When an amateur like me envisions a baroque garden, one might expect a scenery of decadence—flowers with dramatic color span in lavish occurrence. Playful garden sculptures emerge from a fountain, and in the background, you might hear the soft splash of waterfalls. I mean, this was the age to impress your folks with a kind of attitude of abundance and sumptuousness towards everything, right?!
While entering Denmark’s oldest baroque garden, I discover an ordinariness, which, for a second or two, makes me wonder if I am at the right place. However, it is mid-December. Gray clouds cover the sky, and it is raining. Surely, this is not the best time to visit a garden. So, here I stand and look at brownish hedges and pitch black trees. It appears as though I have chosen a bad day to visit today. However, I will learn in a minute from Frederik von Lüttichau that sunlight is quite a significant benefit to having a taste of this baroque experience.
”The trick is the shadows,” he explains, instantly curing my disappointment. He offers me a lovely cup of hot coffee in their stunning, newly built Orangerie. Frederik von Lüttichau and his wife, Christel, own manor Søholt, a whitewashed two-story building connected to the garden.
The couple bought the place in 2003 and moved from their former home in Jutland, in western Denmark, to the south of Lolland. ”We immediately fell in love with the landscape,” Frederik von Lüttichau says. Located near the Maribo nature park and many lakes, they are surrounded by rich birdlife such as roaring geese, ducks, and sea eagles. A mild climate adds up perfectly to their demands as farmers on their Engestofte-Søholt estate. The income is generated by the cultivation of sugar beet, spinach, peas, and lupine. They also export grass seeds worldwide. Besides, hunters from everywhere value the nearby forest for a mini-adventure.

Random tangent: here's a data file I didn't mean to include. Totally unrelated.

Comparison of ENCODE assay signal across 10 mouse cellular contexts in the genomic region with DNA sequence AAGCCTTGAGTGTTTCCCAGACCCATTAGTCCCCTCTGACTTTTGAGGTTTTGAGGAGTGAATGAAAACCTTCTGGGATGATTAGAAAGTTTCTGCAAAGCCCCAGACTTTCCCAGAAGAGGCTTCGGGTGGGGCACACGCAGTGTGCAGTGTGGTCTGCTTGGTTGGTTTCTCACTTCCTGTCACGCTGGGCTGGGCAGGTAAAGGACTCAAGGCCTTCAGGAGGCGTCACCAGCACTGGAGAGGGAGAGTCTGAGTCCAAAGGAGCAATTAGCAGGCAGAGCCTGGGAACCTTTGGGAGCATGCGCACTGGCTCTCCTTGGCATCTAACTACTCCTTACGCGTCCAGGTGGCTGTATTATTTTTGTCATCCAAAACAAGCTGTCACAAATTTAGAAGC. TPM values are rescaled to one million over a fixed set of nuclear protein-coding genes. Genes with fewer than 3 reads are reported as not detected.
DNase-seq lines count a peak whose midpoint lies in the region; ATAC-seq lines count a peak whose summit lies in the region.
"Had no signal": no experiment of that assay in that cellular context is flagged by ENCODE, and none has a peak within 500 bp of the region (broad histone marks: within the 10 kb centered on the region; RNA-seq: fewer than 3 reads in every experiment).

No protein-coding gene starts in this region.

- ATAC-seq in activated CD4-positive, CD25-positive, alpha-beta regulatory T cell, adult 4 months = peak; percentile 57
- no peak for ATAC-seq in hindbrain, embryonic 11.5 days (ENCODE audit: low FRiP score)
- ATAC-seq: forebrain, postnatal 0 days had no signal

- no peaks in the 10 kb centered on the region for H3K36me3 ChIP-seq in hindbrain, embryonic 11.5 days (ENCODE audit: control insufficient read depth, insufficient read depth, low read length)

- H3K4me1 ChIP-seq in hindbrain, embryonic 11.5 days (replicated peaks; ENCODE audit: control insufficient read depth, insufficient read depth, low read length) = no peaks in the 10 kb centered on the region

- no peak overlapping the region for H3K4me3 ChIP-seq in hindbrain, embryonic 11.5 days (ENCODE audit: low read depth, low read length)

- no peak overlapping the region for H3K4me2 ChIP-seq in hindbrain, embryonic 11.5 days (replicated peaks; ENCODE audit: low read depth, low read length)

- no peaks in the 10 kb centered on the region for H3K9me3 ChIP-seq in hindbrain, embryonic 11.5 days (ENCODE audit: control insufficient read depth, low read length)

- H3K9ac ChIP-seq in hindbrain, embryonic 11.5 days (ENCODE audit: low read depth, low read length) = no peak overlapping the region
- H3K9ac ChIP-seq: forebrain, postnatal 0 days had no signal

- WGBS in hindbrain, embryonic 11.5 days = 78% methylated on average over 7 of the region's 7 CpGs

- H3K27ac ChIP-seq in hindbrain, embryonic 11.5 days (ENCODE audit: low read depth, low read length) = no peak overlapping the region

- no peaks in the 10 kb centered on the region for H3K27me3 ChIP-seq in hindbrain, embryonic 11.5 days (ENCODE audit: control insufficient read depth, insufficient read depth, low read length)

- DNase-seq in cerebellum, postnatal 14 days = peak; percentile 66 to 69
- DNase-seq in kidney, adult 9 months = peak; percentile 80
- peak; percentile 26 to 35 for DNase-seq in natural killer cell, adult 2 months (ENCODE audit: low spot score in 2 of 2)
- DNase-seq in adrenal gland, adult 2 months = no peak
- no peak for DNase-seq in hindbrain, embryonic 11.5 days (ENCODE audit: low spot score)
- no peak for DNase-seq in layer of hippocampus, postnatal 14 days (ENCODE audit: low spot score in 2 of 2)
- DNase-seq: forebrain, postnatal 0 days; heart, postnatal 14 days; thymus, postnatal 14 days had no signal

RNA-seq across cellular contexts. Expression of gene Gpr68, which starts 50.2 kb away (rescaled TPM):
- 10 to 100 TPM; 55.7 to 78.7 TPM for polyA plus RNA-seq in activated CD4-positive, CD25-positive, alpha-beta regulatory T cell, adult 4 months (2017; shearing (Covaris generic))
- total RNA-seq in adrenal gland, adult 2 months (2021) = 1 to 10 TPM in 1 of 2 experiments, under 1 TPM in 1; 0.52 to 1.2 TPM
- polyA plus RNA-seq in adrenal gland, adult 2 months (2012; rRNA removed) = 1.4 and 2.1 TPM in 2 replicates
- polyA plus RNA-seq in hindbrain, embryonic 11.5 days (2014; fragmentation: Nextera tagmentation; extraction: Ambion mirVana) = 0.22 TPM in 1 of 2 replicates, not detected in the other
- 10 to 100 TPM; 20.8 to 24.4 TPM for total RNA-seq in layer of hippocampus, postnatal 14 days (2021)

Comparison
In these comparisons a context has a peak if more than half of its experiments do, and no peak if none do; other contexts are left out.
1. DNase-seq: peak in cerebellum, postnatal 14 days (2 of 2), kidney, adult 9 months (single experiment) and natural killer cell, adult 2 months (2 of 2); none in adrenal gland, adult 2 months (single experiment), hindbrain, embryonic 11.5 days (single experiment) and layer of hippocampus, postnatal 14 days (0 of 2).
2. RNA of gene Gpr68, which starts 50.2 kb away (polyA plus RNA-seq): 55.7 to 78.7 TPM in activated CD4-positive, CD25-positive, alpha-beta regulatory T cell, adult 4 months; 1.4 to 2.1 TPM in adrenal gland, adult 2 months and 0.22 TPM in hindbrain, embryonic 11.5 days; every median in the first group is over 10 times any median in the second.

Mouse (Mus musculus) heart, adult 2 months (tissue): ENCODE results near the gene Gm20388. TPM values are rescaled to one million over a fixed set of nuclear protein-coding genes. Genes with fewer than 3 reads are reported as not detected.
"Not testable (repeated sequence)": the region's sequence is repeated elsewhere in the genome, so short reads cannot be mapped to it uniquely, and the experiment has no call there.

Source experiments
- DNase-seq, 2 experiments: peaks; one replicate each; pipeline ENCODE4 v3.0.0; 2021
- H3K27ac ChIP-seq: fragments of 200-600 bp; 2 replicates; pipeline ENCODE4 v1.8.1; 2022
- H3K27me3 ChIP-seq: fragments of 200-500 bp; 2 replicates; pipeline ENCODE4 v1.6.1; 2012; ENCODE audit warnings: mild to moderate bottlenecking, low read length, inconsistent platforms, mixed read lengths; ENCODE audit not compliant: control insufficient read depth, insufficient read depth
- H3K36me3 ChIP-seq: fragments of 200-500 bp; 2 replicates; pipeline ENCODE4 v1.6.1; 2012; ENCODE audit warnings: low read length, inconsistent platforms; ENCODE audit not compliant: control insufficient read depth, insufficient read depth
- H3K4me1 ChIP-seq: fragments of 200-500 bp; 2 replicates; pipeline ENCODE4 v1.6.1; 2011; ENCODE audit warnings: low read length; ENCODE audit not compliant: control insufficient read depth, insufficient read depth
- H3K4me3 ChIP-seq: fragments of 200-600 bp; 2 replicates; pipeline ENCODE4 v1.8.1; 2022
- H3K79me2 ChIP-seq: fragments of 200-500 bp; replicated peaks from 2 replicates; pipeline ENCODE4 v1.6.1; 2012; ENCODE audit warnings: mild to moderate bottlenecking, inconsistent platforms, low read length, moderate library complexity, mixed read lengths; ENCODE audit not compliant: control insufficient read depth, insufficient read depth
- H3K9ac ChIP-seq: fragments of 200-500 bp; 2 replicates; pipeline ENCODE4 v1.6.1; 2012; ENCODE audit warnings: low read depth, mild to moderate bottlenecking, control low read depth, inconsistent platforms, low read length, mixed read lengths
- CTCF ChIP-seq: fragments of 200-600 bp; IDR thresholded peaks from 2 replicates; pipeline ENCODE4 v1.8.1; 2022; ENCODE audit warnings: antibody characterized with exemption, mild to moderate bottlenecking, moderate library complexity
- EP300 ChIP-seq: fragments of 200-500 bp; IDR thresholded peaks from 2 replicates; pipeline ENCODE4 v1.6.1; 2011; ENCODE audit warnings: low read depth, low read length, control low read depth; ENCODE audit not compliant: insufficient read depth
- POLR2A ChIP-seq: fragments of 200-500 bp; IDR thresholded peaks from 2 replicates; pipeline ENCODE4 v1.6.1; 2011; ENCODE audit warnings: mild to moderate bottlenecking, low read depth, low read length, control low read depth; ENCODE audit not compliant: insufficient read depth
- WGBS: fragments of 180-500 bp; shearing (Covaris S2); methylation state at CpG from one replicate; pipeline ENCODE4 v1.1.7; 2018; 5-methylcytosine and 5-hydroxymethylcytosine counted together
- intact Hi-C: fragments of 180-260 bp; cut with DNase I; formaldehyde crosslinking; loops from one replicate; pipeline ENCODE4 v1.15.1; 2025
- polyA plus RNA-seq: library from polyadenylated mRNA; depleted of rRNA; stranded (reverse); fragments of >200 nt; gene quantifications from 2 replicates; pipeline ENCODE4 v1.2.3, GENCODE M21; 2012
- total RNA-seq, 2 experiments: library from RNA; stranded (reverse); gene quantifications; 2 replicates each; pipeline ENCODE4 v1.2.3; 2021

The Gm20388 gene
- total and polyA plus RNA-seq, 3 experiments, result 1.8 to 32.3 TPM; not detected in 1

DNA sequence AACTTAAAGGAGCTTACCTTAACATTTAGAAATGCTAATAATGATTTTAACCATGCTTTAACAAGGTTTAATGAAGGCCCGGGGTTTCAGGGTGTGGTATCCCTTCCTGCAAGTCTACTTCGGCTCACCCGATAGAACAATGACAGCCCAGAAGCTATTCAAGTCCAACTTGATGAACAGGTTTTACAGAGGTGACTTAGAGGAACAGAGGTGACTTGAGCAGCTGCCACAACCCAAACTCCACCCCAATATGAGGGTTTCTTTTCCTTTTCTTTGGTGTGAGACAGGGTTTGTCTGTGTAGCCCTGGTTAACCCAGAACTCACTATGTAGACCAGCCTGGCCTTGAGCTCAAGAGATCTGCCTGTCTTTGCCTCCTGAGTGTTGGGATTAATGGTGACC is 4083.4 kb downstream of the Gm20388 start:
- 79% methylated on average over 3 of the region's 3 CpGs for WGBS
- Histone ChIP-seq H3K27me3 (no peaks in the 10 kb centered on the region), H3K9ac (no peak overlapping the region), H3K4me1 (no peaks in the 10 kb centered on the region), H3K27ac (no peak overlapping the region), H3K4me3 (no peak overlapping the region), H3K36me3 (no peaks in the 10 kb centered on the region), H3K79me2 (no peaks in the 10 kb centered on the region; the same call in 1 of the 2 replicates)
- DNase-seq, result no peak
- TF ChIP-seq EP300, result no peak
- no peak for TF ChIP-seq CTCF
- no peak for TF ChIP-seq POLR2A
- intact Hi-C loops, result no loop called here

The main attraction, though, the baroque garden was built in the 1690s as a prestige project by the German Henning Ulrich von Lützow.
He came to live in Denmark as a court marshal. „To establish the garden back then cost 62 000 Danish crones, whereas the estate, meaning the manor and 800 hectars of land, had cost 64 000. It proofs, that the garden was considered just as important as the house“, Frederik von Lüttichau explains.
The garden spans 340 meters in length and 110 meters in width. It counts several geometrical figures such as circles, semicircles, squares, and straight lines of hedges. According to Frederik von Lüttichau, ”It is almost impossible to maintain a baroque garden privately.” The trimming and upkeep demand a huge number of workers and a complex underground system to water the place. Only a few gardens in Denmark are protected and hence sponsored by national heritage authorities, in contrast to Germany, where most manor gardens are equally protected as the house itself. However, with the help of the foundation, Realdania Fonden, the couple was able to reconstruct the remains of their garden using historical drawings.
”We also reorganized the walking paths here; it allows us to use machinery to cut the hedge and drive around it without ruining the roots,” Frederik explains. Moreover, the project was realized between 2009 and 2010. “Six million Danish crones were spent,” he says. “It was reopened to the public on June 13, 2010.”
While preparing for my visit to Søholt manor, I read about a baroque garden concept. There I found that the geometrical shapes were also meant to reflect the ground plan of the manor house. This made the garden an extension of the manor.
When you enter the garden, you have no idea how much effort, time, and money went into creating this small baroquesque idyll. It is difficult to understand the whole concept of fit. As we walked around it, I told Frederik I had no background knowledge. He nods in approval and recounts an anecdote about a former visitor: “I have my office at the other end of the estate, so I need to cross the garden to get there. Whenever I do so, I often pass by visitors. One day, at the garden entrance, I overheard a couple talking, and the guy said loudly, ‘Oh, it is immediately disappointing! I want my money back,’” Frederik smiles. “I could understand him in a way. I mean, look around; it is a bit boring in contrast to a garden full of flowers!”
I ask, “Why then is it worth the effort to maintain it?” As Frederik explains, “A baroque garden is not a piece of nature. That is a big surprise for many people. And the most amazing thing about this garden, the most fun thing, is its structure. It is a construction in the middle of the wild. If you look at the baroque garden and the people at the time, they did not have televisions, smartphones, or other forms of entertainment. So, creating and controlling a thing like a garden was fun for the people.”